May 11, 1945. The organization left aboard the USS “Wakefield”, AP-21 (launched December 6, 1930 and acquired by the US Navy June 14, 1941, commissioned June 15, 1941, between April 1944 and February 1946 transported 110,563 US troops to Europe and brought back 106,674 to the Zone of Interior, in many cases she operated as a “lone wolf”, without convoy protection, except for occasional air cover, nicknamed “The Boston & Liverpool Ferry” –ed) sailing for Boston, Massachusetts, Zone of Interior.
May 25, 1945. After landing at Boston harbor, the 37th moved to Camp Myles Standish, Boston, Massachusetts (Staging Area for Boston Port of Embarkation; total acreage 1,485; troop capacity 1,298 Officers and 23,100 Enlisted Men –ed). On May 28 Private Mark C. Grafton replaced Technician 5th Grade William Carroll, and Sergeant Harold W. Rossiter was transferred out (the USS “Wakefield” docked at Commonwealth Pier, Boston harbor, returning to the ZI carrying some 6,000 Vets of the Fifteenth Army Air Force, many of them wounded from the battles in Italy and the Mediterranean. Apart from the numerous Aviation, Bombardment, Depot, Engineer, Fighter, Ordnance, Quartermaster, Signal, and Supply units, the following Medical Hospital Ship Platoons were also on board: 34th – 37th – 481st – 485th – 487th – and 882d –ed).
May 30, 1945. The Platoon boarded USS “Hermitage”, AP-54 (launched in 1932, converted to troop transport and commissioned August 14, 1942 –ed) and sailed for France.
June 7, 1945. The organization arrived at Le Havre harbor, France.
June 8, 1945. The 37th sailed for Cherbourg aboard the USS “Hermitage”, where they arrived June 9. Following debarkation, the men were taken to the Dixmude Transient Camp, in the vicinity of Cherbourg, Cotentin Peninsula, France.
July 10, 1945. The Platoon embarked on USAT “Santa Rosa” (built in 1932, operated by the War Shipping Administration from 1941 to 1946, she made several round-trips to Le Havre and Cherbourg, France, with return to Hampton Roads Port of Embarkation, Virginia, in 1945, and moving to Marseille in September 1945 –ed) with destination the Zone of Interior.
July 19, 1945. The organization landed at Hampton Roads Port of Embarkation, Virginia and moved to Camp Patrick Henry, Oriana, where they were all given a 15-day delay enroute to their new assignment at Fort Hamilton, New York, starting July 20,
By Memorandum Letter issued by Headquarters, 37th Medical Hospital Ship Platoon, Embarkation Army Post Office, New York, dated May 23, 1945, and as per Authority War Department Circular No. 268, dated June 30, 1944, Authorization to wear Overseas Service Bars was extended to Technician 5th Grade Arthur R. Mann, and 14 fellow servicemen.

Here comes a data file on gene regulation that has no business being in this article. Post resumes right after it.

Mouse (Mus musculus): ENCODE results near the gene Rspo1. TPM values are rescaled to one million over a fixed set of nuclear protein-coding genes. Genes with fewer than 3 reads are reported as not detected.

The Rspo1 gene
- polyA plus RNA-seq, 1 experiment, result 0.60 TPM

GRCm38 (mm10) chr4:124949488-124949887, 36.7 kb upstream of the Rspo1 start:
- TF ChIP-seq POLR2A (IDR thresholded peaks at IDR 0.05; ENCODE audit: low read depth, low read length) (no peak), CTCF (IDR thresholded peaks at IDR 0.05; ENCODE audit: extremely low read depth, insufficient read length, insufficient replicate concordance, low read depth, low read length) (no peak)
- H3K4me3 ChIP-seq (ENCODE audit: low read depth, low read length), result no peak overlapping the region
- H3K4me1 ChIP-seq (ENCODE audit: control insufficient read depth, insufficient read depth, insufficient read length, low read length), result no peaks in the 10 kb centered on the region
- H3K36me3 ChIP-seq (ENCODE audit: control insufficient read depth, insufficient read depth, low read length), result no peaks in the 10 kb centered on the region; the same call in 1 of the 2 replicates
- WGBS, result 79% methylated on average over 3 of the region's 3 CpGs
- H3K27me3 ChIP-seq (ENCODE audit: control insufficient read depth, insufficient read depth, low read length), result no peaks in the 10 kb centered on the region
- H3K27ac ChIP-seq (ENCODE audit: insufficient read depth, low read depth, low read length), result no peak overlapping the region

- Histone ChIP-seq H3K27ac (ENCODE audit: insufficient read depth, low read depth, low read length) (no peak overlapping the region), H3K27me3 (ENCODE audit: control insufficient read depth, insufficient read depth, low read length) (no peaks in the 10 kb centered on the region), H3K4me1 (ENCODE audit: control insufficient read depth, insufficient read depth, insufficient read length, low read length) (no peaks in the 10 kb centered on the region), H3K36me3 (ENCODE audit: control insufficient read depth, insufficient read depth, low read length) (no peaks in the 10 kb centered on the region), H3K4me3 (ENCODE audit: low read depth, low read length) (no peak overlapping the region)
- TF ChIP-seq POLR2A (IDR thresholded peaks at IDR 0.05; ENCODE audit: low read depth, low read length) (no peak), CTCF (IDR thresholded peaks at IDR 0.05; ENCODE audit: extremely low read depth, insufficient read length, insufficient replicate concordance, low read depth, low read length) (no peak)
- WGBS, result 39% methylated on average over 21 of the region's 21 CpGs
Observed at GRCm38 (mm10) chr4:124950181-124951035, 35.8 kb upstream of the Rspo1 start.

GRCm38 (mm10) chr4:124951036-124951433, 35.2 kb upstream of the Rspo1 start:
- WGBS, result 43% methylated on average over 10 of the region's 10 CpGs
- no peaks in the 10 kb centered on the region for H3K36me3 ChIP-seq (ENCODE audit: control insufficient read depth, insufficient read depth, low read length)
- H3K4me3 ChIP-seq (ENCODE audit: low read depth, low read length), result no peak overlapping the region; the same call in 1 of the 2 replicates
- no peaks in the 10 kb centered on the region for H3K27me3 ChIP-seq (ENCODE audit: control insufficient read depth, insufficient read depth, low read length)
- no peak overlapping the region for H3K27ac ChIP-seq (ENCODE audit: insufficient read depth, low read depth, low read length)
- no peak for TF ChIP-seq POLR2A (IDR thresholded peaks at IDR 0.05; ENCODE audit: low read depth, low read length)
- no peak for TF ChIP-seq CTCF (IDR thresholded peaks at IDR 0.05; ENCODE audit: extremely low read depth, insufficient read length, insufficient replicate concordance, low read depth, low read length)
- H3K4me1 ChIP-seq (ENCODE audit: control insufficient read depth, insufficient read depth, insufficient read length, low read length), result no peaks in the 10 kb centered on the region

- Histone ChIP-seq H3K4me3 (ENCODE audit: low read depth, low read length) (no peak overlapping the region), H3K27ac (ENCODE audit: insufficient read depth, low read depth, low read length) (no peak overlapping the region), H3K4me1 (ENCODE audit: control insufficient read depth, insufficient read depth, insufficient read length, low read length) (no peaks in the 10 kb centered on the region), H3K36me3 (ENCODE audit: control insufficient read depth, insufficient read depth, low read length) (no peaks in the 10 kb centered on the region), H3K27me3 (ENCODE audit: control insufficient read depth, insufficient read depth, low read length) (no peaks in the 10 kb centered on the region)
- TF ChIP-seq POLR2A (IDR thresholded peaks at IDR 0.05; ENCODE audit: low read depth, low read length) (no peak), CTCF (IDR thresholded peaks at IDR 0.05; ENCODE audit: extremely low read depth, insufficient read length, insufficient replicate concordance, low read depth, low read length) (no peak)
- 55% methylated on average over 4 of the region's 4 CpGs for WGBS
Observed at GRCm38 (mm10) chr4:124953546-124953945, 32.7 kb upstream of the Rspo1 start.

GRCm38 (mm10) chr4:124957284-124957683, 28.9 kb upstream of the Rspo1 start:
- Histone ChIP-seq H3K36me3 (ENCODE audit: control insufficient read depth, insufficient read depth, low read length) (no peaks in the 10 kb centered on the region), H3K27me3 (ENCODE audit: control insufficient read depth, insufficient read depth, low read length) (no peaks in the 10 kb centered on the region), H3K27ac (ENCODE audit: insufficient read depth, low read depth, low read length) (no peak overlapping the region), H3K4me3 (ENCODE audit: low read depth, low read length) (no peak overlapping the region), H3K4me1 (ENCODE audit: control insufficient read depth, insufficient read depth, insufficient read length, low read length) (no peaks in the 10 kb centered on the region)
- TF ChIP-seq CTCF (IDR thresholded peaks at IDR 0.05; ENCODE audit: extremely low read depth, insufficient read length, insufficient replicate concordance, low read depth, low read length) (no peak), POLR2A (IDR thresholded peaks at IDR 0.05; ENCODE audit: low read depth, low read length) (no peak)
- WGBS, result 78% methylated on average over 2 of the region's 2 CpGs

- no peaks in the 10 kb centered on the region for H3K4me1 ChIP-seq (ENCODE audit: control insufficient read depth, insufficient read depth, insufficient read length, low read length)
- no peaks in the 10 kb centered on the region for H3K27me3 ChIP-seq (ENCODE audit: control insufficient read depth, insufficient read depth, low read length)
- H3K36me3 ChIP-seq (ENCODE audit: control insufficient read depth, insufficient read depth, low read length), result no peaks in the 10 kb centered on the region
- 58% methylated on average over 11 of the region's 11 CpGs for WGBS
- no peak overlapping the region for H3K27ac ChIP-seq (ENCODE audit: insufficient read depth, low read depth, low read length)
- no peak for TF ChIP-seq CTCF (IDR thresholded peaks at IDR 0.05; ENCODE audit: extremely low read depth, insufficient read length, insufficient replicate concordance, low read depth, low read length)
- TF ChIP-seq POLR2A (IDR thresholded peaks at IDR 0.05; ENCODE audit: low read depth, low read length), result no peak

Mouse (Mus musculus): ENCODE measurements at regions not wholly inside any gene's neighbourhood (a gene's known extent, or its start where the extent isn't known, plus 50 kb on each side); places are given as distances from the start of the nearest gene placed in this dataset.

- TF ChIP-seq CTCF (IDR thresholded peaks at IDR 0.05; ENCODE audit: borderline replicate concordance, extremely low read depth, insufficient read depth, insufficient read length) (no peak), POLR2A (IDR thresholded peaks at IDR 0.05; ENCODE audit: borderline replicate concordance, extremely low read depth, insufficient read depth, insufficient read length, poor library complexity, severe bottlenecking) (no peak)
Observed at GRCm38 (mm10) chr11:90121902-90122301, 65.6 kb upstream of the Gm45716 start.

Technician 5th Grade Arthur R. Mann, MD, 36242816, was Honorably Discharged October 14, 1945 at Fort Sheridan Separation Center, Highwood, Illinois, after serving with the 9223d Technical Service Unit, Transportation Corps, Enlisted Transient Detachment # 3 (9223d TSU-TC EMB TRANS DET # 3). His personal ASR score was 74 points (September 2, 1945).
Service & Awards Data – Tec 5 Arthur R. Mann
Induction/Entry May 29, 1942 – Fort Sheridan Military Post, Highwood, Illinois
Honorable Discharge October 14, 1945 – Fort Sheridan Military Post, Highwood, Illinois
Technician 5th Grade – MOS 409
Good Conduct Medal
Bronze Star Medal
European African Middle East Theater Ribbon with 3 miniature bronze battle stars:
Naples-Foggia Campaign Award (period September 9, 1943 > January 21, 1944)
Rome-Arno Campaign Award (period January 22, 1944 > September 9, 1944)
Rhineland Campaign Award (period September 15, 1944 > March 21, 1945)
List of used Abbreviations:
ANC > Army Nurse Corps – APO > Army Post Office – ASN > Army Serial Number – AWOL > Absent Without Leave
CO > Commanding Officer
DC > Dental Corps – DS > Detached Service
EAME > Europe-Africa-Middle East – EAPO > Embarkation Army Post Office – EM > Enlisted Man / Enlisted Men
MC > Medical Corps – MOS > Military Occupational Specialty – MRTC > Medical Replacement Training Center
NATOUSA > North African Theater of Operations, US Army – NCO > Noncommissioned Officer
PE / P/E / POE > Port of Embarkation – PW > Prisoner of War > PWE > Prisoner of War Enclosure
RMS > Royal Mail Ship (British)
SD > Special Duty – SP > Special Order
TC > Transportation Corps
USAHS > US Army Hospital Ship – USAT > US Army Transport – USS > United States Ship
VOCO > Vocal Orders Commanding Officer
ZI > Zone of Interior (Continental United States)
We are truly indebted to Russell A. Mann, son of Technician 5th Grade Arthur R. Mann (ASN:36242816), for allowing us to use his Father’s personal notes contained in a War Diary relating to the period during which he served with the 37th Medical Hospital Ship Platoon in the North African, Mediterranean and European Theaters. Without his precious help, editing this Testimony would not have been possible. We are still looking for more photographs illustrating personnel and locations of subject organization